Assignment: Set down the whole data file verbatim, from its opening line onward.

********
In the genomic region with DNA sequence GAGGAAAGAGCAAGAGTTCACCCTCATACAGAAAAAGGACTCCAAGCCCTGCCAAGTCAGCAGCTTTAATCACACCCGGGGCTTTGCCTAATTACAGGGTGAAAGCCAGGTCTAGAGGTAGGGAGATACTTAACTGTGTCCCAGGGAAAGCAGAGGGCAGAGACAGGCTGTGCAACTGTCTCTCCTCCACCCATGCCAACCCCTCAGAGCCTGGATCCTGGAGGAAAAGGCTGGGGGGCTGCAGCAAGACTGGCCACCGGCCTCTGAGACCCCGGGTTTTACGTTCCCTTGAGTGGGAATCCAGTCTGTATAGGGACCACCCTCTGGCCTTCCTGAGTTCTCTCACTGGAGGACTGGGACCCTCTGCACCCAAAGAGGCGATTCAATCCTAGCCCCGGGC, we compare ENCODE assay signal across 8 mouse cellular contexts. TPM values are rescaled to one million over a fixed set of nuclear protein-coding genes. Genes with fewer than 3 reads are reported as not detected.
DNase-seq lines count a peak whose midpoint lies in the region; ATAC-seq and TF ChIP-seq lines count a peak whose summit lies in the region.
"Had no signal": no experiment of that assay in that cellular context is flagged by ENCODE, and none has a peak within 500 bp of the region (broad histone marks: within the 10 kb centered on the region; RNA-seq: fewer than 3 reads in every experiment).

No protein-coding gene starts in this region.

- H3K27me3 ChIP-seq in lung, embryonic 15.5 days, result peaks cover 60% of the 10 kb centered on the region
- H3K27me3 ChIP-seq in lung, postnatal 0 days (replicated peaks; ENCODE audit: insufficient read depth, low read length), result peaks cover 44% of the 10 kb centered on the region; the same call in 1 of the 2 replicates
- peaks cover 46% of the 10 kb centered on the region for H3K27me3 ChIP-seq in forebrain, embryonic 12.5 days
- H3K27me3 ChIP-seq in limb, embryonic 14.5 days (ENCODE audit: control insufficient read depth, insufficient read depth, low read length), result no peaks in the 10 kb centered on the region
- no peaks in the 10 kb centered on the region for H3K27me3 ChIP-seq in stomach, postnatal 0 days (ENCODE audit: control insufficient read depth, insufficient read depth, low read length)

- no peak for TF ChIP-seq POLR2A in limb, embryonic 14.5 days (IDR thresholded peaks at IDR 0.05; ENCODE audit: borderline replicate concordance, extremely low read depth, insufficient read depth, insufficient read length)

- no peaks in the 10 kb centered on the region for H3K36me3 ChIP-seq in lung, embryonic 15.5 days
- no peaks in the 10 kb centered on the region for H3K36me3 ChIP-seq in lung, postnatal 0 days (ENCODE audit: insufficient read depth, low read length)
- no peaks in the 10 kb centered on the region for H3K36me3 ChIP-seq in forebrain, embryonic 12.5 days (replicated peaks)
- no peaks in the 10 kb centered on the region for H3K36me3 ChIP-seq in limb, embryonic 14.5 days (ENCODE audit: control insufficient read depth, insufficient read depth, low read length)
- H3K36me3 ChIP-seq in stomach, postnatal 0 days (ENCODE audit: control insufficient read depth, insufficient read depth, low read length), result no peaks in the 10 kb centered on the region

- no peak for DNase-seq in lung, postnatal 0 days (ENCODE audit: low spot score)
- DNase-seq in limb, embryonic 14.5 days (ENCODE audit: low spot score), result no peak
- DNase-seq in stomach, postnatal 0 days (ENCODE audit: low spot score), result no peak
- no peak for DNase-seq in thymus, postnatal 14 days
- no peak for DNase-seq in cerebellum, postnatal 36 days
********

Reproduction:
In the genomic region with DNA sequence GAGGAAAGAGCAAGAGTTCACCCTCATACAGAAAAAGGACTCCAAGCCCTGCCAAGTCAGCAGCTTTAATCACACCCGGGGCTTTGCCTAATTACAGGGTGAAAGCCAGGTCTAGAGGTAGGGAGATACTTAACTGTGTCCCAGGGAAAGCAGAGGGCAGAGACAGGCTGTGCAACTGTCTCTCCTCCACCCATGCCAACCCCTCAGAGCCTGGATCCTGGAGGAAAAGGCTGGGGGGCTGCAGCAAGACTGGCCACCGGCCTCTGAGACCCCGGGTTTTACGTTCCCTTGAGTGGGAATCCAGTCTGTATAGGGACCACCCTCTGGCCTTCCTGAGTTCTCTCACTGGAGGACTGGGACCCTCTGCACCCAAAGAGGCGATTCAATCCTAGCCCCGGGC, we compare ENCODE assay signal across 8 mouse cellular contexts. TPM values are rescaled to one million over a fixed set of nuclear protein-coding genes. Genes with fewer than 3 reads are reported as not detected.
DNase-seq lines count a peak whose midpoint lies in the region; ATAC-seq and TF ChIP-seq lines count a peak whose summit lies in the region.
"Had no signal": no experiment of that assay in that cellular context is flagged by ENCODE, and none has a peak within 500 bp of the region (broad histone marks: within the 10 kb centered on the region; RNA-seq: fewer than 3 reads in every experiment).

No protein-coding gene starts in this region.

- H3K27me3 ChIP-seq in lung, embryonic 15.5 days, result peaks cover 60% of the 10 kb centered on the region
- H3K27me3 ChIP-seq in lung, postnatal 0 days (replicated peaks; ENCODE audit: insufficient read depth, low read length), result peaks cover 44% of the 10 kb centered on the region; the same call in 1 of the 2 replicates
- peaks cover 46% of the 10 kb centered on the region for H3K27me3 ChIP-seq in forebrain, embryonic 12.5 days
- H3K27me3 ChIP-seq in limb, embryonic 14.5 days (ENCODE audit: control insufficient read depth, insufficient read depth, low read length), result no peaks in the 10 kb centered on the region
- no peaks in the 10 kb centered on the region for H3K27me3 ChIP-seq in stomach, postnatal 0 days (ENCODE audit: control insufficient read depth, insufficient read depth, low read length)

- no peak for TF ChIP-seq POLR2A in limb, embryonic 14.5 days (IDR thresholded peaks at IDR 0.05; ENCODE audit: borderline replicate concordance, extremely low read depth, insufficient read depth, insufficient read length)

- no peaks in the 10 kb centered on the region for H3K36me3 ChIP-seq in lung, embryonic 15.5 days
- no peaks in the 10 kb centered on the region for H3K36me3 ChIP-seq in lung, postnatal 0 days (ENCODE audit: insufficient read depth, low read length)
- no peaks in the 10 kb centered on the region for H3K36me3 ChIP-seq in forebrain, embryonic 12.5 days (replicated peaks)
- no peaks in the 10 kb centered on the region for H3K36me3 ChIP-seq in limb, embryonic 14.5 days (ENCODE audit: control insufficient read depth, insufficient read depth, low read length)
- H3K36me3 ChIP-seq in stomach, postnatal 0 days (ENCODE audit: control insufficient read depth, insufficient read depth, low read length), result no peaks in the 10 kb centered on the region

- no peak for DNase-seq in lung, postnatal 0 days (ENCODE audit: low spot score)
- DNase-seq in limb, embryonic 14.5 days (ENCODE audit: low spot score), result no peak
- DNase-seq in stomach, postnatal 0 days (ENCODE audit: low spot score), result no peak
- no peak for DNase-seq in thymus, postnatal 14 days
- no peak for DNase-seq in cerebellum, postnatal 36 days